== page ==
Rome: Republic into Empire (Hardback)
The Civil Wars of the First Century BCE
As featured in...
As featured in The Bookseller, October 2018
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Rome: Republic into Empire looks at the political and social reasons why Rome repeatedly descended into civil war in the early 1st century BCE and why these conflicts continued for most of the century; it describes and examines the protagonists, their military skills, their political aims and the battles they fought and lost; it discusses the consequences of each battle and how the final conflict led to a seismic change in the Roman political system with the establishment of an autocratic empire.
This is not just another arid chronological list of battles, their winners and their losers. Using a wide range of literary and archaeological evidence, Paul Chrystal offers a rare insight into the wars, battles and politics of this most turbulent and consequential of ancient world centuries; in so doing, it gives us an eloquent and exciting political, military and social history of ancient Rome during one of its most cataclysmic and crucial periods, explaining why and how the civil wars led to the establishment of one of the greatest empires the world has known.
The Roman Republic lasted from 510 BC until 49 BC when Caesar crossed the Rubicon into Italy in defiance of everybody and marched on Rome. Chrystal's book looks at social and political issues describes all of the protagonists, their military and political skills, the battles they fought and lost as well as the consequences of their actions. It is more than a chronology or a list of battles but is as complete a picture of Roman society as ever presented. there was no lack of leadership during this time - perhaps there were too many capable leaders. All were intelligent charismatic, courageous and ambitious and apt to fight and destroy one another. This includes women and the roles they played in society in a thorough discussion.The Past In Review, David Lee Poremba
This is a very readable narrative complimented with extensive notes, a good index, great maps and an adequate bibliography. Recommended for those with an interest in this period.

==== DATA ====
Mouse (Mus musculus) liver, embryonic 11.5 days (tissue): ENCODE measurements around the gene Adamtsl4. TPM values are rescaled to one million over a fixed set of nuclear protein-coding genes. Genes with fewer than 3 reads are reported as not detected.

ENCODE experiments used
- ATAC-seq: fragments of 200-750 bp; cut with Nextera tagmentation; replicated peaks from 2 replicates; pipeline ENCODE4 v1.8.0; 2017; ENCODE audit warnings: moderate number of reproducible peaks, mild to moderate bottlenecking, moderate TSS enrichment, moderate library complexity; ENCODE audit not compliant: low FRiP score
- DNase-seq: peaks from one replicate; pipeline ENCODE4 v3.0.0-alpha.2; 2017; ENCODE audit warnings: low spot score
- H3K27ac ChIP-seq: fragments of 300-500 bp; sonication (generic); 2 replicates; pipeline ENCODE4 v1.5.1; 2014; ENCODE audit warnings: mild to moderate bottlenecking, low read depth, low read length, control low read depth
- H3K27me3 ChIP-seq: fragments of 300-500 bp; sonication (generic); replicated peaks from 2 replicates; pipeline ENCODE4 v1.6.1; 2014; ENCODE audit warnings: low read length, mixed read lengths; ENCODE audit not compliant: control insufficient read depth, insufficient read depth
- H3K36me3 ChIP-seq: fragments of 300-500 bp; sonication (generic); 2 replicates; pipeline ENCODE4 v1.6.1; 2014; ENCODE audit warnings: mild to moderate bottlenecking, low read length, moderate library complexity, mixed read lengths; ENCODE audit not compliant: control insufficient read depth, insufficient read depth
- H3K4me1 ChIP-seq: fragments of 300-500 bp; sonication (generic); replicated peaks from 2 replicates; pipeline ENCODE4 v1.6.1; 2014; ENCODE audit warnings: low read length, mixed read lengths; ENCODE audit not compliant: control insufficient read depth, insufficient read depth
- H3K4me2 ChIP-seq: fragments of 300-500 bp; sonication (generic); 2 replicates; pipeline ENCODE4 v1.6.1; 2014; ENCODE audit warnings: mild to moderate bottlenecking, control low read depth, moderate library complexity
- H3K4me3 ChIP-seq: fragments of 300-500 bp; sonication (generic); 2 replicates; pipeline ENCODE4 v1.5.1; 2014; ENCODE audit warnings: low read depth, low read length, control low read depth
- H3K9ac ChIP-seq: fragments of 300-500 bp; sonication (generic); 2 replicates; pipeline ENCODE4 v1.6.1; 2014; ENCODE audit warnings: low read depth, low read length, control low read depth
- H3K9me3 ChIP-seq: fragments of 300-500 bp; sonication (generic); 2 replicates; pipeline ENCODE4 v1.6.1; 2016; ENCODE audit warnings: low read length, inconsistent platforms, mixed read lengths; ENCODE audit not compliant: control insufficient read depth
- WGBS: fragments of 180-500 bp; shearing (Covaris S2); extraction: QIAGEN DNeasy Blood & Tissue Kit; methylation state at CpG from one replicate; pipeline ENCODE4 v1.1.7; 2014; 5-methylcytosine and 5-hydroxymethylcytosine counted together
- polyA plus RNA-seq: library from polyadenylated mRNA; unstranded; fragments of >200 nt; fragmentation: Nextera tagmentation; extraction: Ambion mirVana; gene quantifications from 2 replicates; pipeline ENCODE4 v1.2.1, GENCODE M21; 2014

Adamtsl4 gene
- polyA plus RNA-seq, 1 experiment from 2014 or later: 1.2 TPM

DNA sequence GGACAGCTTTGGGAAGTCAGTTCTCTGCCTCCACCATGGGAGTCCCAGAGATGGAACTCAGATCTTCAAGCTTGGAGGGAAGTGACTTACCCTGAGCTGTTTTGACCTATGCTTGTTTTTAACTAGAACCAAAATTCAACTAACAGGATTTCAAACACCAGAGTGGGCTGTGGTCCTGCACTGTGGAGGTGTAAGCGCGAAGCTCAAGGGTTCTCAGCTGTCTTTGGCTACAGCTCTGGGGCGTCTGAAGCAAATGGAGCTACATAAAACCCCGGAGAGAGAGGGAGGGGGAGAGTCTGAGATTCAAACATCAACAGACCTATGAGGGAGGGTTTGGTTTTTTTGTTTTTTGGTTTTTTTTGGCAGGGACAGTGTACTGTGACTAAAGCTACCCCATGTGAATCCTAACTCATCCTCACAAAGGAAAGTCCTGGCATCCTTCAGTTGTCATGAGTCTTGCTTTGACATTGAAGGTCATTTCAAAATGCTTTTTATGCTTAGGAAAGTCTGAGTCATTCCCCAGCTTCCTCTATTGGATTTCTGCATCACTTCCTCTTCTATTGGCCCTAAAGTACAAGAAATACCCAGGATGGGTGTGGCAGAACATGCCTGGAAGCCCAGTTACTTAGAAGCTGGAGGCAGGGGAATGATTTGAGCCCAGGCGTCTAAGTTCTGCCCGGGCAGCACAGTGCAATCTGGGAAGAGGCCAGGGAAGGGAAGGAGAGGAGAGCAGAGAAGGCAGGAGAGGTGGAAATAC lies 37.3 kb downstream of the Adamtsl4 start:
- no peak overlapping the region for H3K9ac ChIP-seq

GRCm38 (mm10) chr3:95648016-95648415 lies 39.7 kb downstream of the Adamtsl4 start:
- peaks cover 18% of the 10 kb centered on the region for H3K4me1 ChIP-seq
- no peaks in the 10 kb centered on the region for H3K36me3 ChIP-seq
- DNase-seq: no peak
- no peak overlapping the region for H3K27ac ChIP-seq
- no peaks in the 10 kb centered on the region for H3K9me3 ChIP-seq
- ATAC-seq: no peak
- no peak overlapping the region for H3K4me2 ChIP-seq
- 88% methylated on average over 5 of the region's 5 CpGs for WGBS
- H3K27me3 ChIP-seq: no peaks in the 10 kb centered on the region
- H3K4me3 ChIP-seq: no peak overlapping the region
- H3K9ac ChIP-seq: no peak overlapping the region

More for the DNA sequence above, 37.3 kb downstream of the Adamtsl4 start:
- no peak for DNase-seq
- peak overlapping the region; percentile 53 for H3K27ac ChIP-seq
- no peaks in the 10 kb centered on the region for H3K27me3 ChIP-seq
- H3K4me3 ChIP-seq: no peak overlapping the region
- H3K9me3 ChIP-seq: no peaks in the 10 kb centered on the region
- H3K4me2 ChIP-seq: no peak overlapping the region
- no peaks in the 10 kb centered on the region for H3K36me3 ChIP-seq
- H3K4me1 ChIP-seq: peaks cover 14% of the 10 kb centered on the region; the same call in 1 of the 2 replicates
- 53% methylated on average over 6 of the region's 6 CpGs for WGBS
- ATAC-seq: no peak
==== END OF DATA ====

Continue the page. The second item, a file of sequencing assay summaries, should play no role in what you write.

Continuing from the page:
Acknowledged in author article 'Rome's Civil War' as featured byAll About History, issue 82
Featured as competition prize24seven Lifestyle Magazine, August 2019
A praise also to the choice of iconographic sources that I particularly appreciated. A book of great value.Old Barbed Wire Blog
Read the full Italian review here
Rome: Republic into Empire offers readers a readable narrative, informative notes, a good index, maps and bibliography. The illustrations, chosen from the art of several centuries, are of absorbing interest. I liked a fifteenth century illustration of Julius Caesar's murder, showing Caesar as a medieval Holy Roman Emperor wearing a crown and purple robe, while Brutus and Cassius are stiletto-wielding fifteenth-century dandies in brightly-coloured jerkins and tights. I could go on praising this book, but I shall stop here: buy it and enjoy it for yourself.Army Rumour Service (ARRSE)
Read the full review here
As featured 'ON THE BOOK SHELF'Wargames Illustrated, January 2019
As featured byThe Bookseller 5/10/18
A good narrative account of the period that saw the transformation of Rome from democratic republic to Empire. It demonstrates how ‘democracy’ was a thin disguise for the greed and ambition of the few for which the many paid with lives and destitution and that the advent of ‘Empire’ was a formalisation of the same but with the winners clearly identified. It echoes with modern parallels; the redistribution of land to war veterans in Zimbabwe and other places in Africa; the consolidation of power amongst the few, the adjustment of political convention to gain advantage and perhaps most of all a need to revalue the ubiquitous use of the word ‘uncertainty’ in modern politics.Michael McCarthy
These were truly uncertain times. Lives blighted by civil wars and the problems of those wars bringing destitution to the rural poor. The consequences of choosing the wrong/losing side and perhaps not having the benefit of a choice. The close web of political marriages that could in an instant see family members proscribed and even more ardent opponents created from the outcome.
The only criticism is that the narrative would have benefited from better maps, particularly as the reader often needs to look up the modern equivalent of the names of cities and regions.
Michael McCarthy. Battlefield Guide